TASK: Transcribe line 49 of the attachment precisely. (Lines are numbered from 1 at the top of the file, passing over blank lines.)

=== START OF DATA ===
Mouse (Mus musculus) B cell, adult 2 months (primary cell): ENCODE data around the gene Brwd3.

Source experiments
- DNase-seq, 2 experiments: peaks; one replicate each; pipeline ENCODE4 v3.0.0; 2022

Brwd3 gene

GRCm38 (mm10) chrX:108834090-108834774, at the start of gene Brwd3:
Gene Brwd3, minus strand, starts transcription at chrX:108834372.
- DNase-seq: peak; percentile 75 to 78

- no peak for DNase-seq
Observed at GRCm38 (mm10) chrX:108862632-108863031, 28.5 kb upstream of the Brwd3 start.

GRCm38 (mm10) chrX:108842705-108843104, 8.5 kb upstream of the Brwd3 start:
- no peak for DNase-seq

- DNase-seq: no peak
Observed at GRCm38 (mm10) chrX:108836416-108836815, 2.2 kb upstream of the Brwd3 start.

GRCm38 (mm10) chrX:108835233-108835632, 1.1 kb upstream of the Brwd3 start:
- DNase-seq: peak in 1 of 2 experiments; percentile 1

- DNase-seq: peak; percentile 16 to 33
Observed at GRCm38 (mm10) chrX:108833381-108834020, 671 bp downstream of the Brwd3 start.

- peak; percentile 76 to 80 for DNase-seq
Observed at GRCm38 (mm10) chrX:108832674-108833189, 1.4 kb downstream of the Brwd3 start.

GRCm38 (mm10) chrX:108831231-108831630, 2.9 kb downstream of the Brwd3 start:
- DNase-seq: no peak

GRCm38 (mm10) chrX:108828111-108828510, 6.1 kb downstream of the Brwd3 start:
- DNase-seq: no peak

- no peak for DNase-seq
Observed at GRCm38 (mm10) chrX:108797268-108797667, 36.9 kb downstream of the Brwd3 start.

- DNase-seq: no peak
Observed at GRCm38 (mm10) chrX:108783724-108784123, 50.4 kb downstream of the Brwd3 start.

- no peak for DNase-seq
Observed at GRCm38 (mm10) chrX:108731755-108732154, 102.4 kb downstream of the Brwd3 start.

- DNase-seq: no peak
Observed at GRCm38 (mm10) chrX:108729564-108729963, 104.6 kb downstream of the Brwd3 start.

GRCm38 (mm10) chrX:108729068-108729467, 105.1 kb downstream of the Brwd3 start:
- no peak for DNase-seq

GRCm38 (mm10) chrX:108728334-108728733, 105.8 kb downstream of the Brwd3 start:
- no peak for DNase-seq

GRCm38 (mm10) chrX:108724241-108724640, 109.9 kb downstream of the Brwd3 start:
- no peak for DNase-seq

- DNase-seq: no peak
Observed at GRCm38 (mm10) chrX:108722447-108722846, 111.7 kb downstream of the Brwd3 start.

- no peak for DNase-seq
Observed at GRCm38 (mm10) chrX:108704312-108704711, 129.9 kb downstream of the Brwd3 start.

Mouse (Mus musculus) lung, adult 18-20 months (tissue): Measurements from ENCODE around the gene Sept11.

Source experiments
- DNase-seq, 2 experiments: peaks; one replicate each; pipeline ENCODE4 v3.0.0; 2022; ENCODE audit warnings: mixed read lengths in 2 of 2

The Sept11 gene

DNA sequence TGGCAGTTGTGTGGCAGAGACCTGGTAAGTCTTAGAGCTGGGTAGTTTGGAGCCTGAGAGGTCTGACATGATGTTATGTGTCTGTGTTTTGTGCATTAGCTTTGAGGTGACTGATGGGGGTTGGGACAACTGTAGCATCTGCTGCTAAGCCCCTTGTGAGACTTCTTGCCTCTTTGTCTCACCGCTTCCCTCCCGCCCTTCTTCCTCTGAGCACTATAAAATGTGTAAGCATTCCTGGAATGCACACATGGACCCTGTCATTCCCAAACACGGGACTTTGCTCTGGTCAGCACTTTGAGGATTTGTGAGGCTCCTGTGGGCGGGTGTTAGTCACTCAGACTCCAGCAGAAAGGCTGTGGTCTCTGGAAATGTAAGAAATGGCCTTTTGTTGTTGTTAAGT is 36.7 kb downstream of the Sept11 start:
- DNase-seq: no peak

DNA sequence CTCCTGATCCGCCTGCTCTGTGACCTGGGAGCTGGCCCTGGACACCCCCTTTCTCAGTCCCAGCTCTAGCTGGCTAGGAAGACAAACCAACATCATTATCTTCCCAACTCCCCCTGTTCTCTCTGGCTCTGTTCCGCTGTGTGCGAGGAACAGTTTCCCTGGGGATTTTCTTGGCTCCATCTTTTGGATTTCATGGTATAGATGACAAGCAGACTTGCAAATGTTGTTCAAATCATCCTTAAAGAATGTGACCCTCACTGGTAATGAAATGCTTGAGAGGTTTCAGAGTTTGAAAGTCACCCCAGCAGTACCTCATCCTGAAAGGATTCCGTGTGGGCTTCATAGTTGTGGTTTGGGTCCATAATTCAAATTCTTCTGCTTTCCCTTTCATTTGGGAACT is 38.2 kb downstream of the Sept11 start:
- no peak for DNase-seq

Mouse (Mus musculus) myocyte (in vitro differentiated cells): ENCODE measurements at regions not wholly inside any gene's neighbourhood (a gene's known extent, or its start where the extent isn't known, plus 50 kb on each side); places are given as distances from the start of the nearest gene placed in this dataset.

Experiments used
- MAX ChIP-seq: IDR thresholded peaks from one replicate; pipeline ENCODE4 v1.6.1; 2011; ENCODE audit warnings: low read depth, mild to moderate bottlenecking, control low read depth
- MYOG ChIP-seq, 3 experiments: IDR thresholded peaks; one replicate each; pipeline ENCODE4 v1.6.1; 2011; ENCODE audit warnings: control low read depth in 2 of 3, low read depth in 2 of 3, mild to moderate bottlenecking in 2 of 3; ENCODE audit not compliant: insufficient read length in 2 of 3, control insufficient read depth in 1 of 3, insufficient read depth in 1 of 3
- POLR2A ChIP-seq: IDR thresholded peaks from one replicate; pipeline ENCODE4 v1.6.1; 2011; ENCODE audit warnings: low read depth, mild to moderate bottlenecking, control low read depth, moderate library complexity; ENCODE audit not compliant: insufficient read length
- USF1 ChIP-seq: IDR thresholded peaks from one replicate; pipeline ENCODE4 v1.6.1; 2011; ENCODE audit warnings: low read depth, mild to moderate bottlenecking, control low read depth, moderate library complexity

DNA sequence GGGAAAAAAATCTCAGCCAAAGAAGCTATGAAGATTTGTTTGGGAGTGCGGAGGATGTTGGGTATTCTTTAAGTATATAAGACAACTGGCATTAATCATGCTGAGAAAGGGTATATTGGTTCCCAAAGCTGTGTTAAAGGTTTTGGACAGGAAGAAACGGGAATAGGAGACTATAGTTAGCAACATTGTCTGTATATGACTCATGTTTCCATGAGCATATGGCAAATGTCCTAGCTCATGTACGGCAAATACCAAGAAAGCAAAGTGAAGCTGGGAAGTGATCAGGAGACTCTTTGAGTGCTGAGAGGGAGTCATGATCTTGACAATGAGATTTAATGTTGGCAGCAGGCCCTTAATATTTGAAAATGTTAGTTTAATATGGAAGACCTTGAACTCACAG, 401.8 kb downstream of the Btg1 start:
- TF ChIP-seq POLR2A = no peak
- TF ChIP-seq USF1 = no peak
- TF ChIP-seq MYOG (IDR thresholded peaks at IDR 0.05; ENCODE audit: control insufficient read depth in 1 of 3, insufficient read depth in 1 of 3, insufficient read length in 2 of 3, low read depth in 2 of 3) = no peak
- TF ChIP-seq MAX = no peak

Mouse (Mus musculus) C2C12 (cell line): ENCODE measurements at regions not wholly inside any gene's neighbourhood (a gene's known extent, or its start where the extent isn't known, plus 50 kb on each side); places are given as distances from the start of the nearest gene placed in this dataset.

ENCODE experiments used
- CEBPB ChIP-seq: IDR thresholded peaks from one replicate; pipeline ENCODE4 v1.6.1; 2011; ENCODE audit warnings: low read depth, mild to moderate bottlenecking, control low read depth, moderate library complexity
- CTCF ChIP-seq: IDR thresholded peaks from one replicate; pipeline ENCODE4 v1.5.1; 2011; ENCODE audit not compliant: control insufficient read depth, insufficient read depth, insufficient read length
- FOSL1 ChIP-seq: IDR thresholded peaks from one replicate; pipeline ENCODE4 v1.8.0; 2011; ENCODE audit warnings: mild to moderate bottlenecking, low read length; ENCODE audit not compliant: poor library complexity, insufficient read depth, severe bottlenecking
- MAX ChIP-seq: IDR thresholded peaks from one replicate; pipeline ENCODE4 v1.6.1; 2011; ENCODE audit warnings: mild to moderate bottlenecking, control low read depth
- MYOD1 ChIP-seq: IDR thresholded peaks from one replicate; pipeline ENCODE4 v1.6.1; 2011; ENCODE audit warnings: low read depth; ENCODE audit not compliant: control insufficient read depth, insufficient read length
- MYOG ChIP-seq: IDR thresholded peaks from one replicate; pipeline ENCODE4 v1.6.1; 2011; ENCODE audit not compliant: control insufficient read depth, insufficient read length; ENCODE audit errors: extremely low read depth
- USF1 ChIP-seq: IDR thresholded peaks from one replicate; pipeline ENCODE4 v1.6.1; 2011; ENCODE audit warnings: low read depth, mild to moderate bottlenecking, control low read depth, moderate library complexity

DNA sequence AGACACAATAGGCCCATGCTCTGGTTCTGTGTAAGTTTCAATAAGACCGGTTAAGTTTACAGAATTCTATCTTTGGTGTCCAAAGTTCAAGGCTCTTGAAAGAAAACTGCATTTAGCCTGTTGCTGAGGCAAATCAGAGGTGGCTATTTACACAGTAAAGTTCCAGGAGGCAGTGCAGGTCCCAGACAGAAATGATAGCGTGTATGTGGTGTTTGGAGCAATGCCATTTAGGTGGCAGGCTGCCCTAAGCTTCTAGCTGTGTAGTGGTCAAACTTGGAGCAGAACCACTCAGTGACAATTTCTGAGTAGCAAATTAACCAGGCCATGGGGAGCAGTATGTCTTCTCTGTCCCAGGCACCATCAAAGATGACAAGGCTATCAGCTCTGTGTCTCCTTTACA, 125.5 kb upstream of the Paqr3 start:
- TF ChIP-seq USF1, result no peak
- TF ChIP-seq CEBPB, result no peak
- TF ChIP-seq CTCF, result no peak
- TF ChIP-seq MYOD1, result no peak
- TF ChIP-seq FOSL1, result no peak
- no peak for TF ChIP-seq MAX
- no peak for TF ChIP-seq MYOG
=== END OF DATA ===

- no peak for DNase-seq